COVID-19 Mortality Risk Calculator
Assumptions and Info

Version 7.0

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Based on a combination of Chinese and Spanish data, the COVID-19 Mortality Risk Calculator ("MRC") Version 7.0 has been designed to estimate mortality risk for an individual who is symptomatic and has been confirmed via testing to be infected with the virus. The MRC calculates mortality risk at the time of confirmation, as well as at the time of hospitalization. This calculator is designed to be used by a qualified healthcare professional and is not appropriate for any other use. The MRC is intended for general guidance and information purposes only. The MRC is not intended to be used or interpreted as medical advice, or as a recommendation for specific medical treatment. Any medical decision should be based on as many sources of information as possible, of which this may be one of them.

The development team consisted of Blair Manktelow, FCIA, FCAS (a Canadian actuary) and two consulting physicians, Dr. Scott Manktelow, MSc, MD, CCFP, a family physician in British Columbia and Ralph Manktelow, MD, FRCS(C) a retired University of Toronto academic surgeon. The MRC was prepared by Blair in his personal capacity and the physicians provided important feedback and recommended changes and improvements from their own medical perspective as well as from colleagues who used early versions of the calculator. The design, development, distribution and intended use of the MRC is solely Blair's responsibility but the MRC was peer reviewed by another Canadian actuary, an expert on mortality risk. It has been used by some Canadian healthcare professionals and was also recently posted on the COVID-19 Hub of the Canadian Institute of Actuaries website.

The original purpose of the MRC was to help colleagues of Dr. Scott Manktelow to self-identify their risk of working in the COVID-19 ward at the local hospital and minimize the number of deaths in the medical profession. Given the public welfare intention of the MRC, Blair does not expect to be liable for any losses or damages arising from its distribution or use. The MRC is designed to estimate mortality risk but does not determine whether a given individual will live or die. People with low indicated mortality risk will still occasionally die, and people with high indicated mortality risk may still survive the virus.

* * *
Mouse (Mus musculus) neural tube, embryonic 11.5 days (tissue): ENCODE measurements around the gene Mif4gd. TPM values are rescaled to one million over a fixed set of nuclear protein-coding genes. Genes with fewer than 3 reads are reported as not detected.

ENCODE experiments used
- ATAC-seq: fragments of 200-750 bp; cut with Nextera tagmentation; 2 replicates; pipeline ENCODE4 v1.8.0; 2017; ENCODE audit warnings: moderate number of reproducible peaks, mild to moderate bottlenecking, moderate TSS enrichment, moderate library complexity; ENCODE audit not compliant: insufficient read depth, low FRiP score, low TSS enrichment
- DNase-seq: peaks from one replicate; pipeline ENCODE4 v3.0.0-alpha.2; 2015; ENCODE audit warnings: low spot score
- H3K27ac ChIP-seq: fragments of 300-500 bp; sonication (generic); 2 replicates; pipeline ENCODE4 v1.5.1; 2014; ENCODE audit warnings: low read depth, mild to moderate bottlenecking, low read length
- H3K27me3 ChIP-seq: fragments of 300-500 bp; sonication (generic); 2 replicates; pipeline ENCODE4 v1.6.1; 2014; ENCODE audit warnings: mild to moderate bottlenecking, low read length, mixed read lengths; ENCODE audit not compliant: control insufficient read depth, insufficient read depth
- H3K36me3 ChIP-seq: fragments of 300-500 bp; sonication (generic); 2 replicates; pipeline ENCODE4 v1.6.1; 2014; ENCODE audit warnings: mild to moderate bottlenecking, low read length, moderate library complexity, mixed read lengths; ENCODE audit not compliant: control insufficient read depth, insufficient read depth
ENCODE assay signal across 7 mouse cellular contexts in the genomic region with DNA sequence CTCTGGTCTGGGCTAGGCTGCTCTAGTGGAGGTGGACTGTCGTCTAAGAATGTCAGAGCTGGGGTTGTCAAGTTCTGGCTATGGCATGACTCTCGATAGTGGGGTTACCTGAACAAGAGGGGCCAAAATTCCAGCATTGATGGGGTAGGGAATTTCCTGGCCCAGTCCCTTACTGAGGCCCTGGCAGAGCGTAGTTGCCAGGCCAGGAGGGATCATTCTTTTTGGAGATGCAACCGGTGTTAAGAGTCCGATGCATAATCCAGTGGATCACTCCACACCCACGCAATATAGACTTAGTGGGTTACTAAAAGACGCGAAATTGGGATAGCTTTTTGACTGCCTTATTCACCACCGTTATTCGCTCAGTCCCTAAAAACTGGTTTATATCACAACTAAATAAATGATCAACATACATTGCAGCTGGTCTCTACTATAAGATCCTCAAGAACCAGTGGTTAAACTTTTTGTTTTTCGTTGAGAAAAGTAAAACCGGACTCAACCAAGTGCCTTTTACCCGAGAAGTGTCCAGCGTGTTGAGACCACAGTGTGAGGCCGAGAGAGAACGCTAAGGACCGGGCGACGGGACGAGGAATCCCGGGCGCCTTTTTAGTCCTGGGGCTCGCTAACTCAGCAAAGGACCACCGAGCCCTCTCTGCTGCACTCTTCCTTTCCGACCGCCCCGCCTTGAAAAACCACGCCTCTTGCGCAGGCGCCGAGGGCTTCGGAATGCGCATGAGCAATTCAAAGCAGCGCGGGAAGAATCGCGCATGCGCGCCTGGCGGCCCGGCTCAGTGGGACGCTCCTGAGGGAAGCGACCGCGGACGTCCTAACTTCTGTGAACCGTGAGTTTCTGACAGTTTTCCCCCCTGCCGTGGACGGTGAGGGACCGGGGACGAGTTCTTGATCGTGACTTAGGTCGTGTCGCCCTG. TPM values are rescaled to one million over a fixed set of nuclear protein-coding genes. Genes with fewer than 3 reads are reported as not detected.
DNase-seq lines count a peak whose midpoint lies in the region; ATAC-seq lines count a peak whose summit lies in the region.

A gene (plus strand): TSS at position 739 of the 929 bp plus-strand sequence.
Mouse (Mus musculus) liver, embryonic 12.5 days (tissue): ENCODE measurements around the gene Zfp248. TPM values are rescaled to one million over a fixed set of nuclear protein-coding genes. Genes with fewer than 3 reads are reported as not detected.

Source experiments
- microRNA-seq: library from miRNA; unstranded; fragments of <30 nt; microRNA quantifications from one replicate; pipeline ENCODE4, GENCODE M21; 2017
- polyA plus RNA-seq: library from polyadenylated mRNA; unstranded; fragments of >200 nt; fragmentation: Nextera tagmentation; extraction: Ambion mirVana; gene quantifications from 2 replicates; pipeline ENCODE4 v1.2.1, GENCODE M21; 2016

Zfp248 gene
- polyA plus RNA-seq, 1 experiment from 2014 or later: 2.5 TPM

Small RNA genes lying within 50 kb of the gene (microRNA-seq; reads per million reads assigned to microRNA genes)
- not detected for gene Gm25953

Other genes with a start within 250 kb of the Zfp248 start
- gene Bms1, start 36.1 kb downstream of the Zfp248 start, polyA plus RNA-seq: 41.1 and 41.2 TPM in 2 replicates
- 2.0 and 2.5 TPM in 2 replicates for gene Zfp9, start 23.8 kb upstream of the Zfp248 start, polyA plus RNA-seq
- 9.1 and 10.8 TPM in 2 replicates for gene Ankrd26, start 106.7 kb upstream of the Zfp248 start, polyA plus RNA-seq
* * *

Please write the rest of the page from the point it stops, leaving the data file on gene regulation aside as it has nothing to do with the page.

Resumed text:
The MRC includes most of the important variables that we understand affect COVID-19 mortality risk. These variables are age, gender, smoking, and a number of comorbidities. Version 7.0 is based on publicly available data from three studies in China as well as publicly available data from the Spanish Ministry of Health (Ministerio de Sanidad, Consumo y Bienestar Social). A multi-dimensional minimum bias model was run on the aggregate data to estimate the impact of each factor on the expected mortality. For this purpose, based on a review of the relative mortality by the number of comorbidities in the Guan W et al paper on comorbidities, it was assumed that the combination of morbidities would result in an additive increase in risk, rather than a multiplicative increase. It may over-predict mortality risk in individuals with three or more comorbidities - this will be assessed as further data becomes available. Conclusions from Chinese or Spanish data may not be 100% transferable to other countries. The data was reviewed for reasonableness relative to other publicly available data, but no attempt has been made to independently verify the data. Due to the urgent need to have a useful model, the MRC has not been validated by Canadian data. Countries with different healthcare burden and/or different testing levels and/or different criteria for comorbidities and/or different medical care may have different mortality rates. An adjustment may need to be applied in order to reflect these differences.

Data Sources:

  1. The Epidemiological Characteristics of an Outbreak of 2019 Novel Coronavirus Diseases (COVID-19) - China CCDC, February 17 2020. February 17 paper by Chinese CCDC based on data as of February 11
  2. Comorbidity and it impact on 1,590 patients with COVID-19 in China: A Nationwide Analysis. Guan W et al, medRxiv preprint
  3. Clinical Characteristics of Coronavirus Disease 2019 in China. Guan W et al. New England Journal of Medicine
  4. Actualizacion no. 74. Enfermaedad por el coronavirus (COVID-19) 13.04.2020, Secretaria General de Sanidad
  5. Informe sobre la situacion de COVID-19 en Espana, Informe COVID-19 no 21. 6 de abril de 2020, Red National de Vigilancia Epidemiologica
  6. Institute for Health Metrics and Evaluation Global Burden of Disease Study 2017
  7. Prevalence of COPD in Spain: impact of undiagnosed COPD on quality of life and daily life activities, M. Miravitlles et al, Thorax 2009
  8. Prevalence of Comorbid Conditions with Aging among patients with diabetes and cardiovascular disease, by JW Davis 2011